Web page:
‘Chicago Tribune’ Highlights FIRE’s Work Defending Political Speech
October 3, 2008
An article in today's edition of the Chicago Tribune further investigates the outrage among many at the University of Illinois over the September 2008 edition of Ethics Matter, a "newsletter from the University of Illinois Ethics Office." The memo, which has caused widespread outrage among faculty, suggests that a whole host of political activity is simply out of bounds for faculty members.
As the article reports:
The university's administration has sparked outrage by telling faculty, staff and graduate students that a 5-year-old state law designed to prevent state workers from campaigning for candidates on state time or with state resources meant they could not express support for candidates or parties through pins, T-shirts or bumper stickers while on campus. Nor could they attend any political rally or event on campus, the administration said.
The reaction of students and faculty has been to express their disapproval of the college's interpretation by writing articles and op-eds, and hosting partisan political rallies wherein they effectively "dare" the university to enforce the policy. As the article notes, students and professors held a rally for presidential contender Barack Obama yesterday for this explicit purpose.
One of the more outrageous aspects of this case so far is the reaction of the university in the wake of this controversy. Rather than taking a principled stand, the university has chosen to state publicly that its intention was only to bring the law to the attention of its employees, but that it had no intention of enforcing it. Indeed, University of Illinois President B. Joseph White recently appeared on Chicago Public Radio and stated matter-of-factly that everyone on campus needed to simply "use common sense" to determine what they could or could not say or do regarding political activity.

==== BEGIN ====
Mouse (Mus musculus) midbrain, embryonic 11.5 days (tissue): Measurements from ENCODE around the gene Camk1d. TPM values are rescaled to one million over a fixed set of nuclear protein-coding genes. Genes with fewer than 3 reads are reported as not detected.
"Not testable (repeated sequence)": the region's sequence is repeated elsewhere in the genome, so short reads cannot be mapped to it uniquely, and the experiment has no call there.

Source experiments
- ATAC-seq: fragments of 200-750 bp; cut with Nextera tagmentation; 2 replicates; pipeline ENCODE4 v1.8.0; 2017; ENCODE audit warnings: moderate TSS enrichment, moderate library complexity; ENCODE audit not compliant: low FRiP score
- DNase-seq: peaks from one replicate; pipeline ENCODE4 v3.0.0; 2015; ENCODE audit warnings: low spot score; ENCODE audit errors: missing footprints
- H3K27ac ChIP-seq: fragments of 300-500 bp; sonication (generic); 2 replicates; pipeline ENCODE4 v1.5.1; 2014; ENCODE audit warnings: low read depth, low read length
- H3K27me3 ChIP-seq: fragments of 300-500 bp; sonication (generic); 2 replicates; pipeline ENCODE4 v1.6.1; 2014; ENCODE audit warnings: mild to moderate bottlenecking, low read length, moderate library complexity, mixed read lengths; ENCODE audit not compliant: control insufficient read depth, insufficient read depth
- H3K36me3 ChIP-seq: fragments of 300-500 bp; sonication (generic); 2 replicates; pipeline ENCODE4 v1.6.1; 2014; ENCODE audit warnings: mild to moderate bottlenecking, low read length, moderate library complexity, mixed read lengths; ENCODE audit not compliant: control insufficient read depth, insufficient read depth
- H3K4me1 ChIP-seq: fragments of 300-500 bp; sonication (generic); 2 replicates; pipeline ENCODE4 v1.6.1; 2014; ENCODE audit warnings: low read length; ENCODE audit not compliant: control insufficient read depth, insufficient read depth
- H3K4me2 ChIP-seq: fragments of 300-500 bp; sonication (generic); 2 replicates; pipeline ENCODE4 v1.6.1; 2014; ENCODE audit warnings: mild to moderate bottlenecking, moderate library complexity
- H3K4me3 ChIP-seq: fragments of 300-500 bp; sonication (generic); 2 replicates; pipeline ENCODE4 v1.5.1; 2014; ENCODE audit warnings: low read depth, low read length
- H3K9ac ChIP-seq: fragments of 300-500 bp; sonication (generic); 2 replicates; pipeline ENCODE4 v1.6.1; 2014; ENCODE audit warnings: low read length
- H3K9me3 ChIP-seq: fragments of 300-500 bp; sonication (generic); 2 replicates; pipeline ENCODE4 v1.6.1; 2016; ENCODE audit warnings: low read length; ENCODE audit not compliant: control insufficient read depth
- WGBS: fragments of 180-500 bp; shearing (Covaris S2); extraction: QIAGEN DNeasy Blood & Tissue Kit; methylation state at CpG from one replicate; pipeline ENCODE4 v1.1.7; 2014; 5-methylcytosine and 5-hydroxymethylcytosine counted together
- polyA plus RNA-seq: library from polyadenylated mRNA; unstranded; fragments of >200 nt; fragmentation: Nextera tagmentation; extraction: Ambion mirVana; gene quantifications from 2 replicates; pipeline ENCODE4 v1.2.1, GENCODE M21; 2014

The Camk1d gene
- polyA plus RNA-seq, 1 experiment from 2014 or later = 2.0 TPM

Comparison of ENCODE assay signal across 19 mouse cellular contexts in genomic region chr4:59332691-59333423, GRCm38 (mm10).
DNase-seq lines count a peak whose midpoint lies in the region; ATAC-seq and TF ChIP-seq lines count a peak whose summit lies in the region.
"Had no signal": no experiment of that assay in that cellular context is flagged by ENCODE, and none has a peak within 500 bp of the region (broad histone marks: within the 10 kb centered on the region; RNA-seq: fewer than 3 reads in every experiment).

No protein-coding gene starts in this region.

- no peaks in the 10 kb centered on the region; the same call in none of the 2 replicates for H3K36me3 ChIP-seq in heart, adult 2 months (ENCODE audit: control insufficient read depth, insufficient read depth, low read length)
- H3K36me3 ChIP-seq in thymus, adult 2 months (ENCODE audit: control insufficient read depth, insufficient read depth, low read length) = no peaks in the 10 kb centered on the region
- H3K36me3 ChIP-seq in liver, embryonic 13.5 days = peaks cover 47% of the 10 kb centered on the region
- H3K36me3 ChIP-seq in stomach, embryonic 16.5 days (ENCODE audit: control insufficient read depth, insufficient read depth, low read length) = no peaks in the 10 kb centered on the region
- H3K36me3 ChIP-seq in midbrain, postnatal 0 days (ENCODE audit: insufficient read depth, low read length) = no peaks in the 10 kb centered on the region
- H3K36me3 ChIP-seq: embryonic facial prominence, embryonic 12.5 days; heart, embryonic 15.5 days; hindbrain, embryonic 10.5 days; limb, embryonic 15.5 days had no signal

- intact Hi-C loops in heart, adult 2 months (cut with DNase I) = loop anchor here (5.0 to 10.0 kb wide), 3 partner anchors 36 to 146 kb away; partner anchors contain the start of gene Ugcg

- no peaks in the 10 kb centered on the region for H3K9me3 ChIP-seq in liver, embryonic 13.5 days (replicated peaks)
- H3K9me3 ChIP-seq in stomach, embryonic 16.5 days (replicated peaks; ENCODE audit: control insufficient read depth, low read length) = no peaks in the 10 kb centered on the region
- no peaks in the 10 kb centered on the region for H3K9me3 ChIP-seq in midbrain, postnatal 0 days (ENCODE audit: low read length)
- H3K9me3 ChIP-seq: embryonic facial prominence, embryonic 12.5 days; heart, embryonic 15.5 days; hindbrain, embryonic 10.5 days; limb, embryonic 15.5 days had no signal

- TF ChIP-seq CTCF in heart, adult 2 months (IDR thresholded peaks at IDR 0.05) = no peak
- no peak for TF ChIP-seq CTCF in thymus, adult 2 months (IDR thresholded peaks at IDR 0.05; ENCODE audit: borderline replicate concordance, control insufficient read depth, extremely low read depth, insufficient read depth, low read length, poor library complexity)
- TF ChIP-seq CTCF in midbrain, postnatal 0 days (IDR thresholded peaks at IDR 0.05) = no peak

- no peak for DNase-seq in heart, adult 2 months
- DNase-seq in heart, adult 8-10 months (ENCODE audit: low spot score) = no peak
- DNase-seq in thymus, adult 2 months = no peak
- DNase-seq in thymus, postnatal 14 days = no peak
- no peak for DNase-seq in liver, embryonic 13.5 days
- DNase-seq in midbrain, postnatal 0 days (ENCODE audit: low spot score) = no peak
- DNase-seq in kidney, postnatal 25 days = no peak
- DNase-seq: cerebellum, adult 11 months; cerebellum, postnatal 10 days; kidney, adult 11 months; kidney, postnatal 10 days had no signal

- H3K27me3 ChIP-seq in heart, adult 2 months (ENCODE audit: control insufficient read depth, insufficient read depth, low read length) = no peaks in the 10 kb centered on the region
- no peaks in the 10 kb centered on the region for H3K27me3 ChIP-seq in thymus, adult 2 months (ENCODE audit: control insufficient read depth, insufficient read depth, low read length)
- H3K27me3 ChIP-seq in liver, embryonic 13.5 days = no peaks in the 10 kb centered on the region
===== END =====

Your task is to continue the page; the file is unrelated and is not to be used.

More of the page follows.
FIRE hears this argument all the time from college administrators who harbor egregious speech codes. The fact of the matter is that maintaining draconian and overbroad policies like this creates a chilling effect on speech. It is for this exact reason that so many faculty members have chosen to publicly challenge the memo in an attempt to rout such an outcome.
Just as bizarre is the interpretation of the Governor's Office of Executive Inspector General which, according to the Chicago Tribune article, recently "delivered a sweeping twist, saying the state law meant that university students, not just employees, were prohibited from participating in political rallies on campus—an assertion at odds with the University of Illinois' interpretation of the law."
As FIRE's Director of Legal and Public Advocacy Will Creeley told the Tribune, "Any ban on student-organized political rallies on public university property is presumptively unconstitutional—and itself unethical—as it would contradict decades of Supreme Court jurisprudence upholding the First Amendment rights of students on public campuses."
These problems follow on the heels of FIRE cases at a number of other colleges, including the University of Oklahoma, where community members were told they could not even use their school e-mail accounts to forward political humor and commentary.
FIRE will continue to monitor this situation. As always, we will be actively engaged in the fight for a speedy restoration of First Amendment rights on campus at the University of Illinois and elsewhere.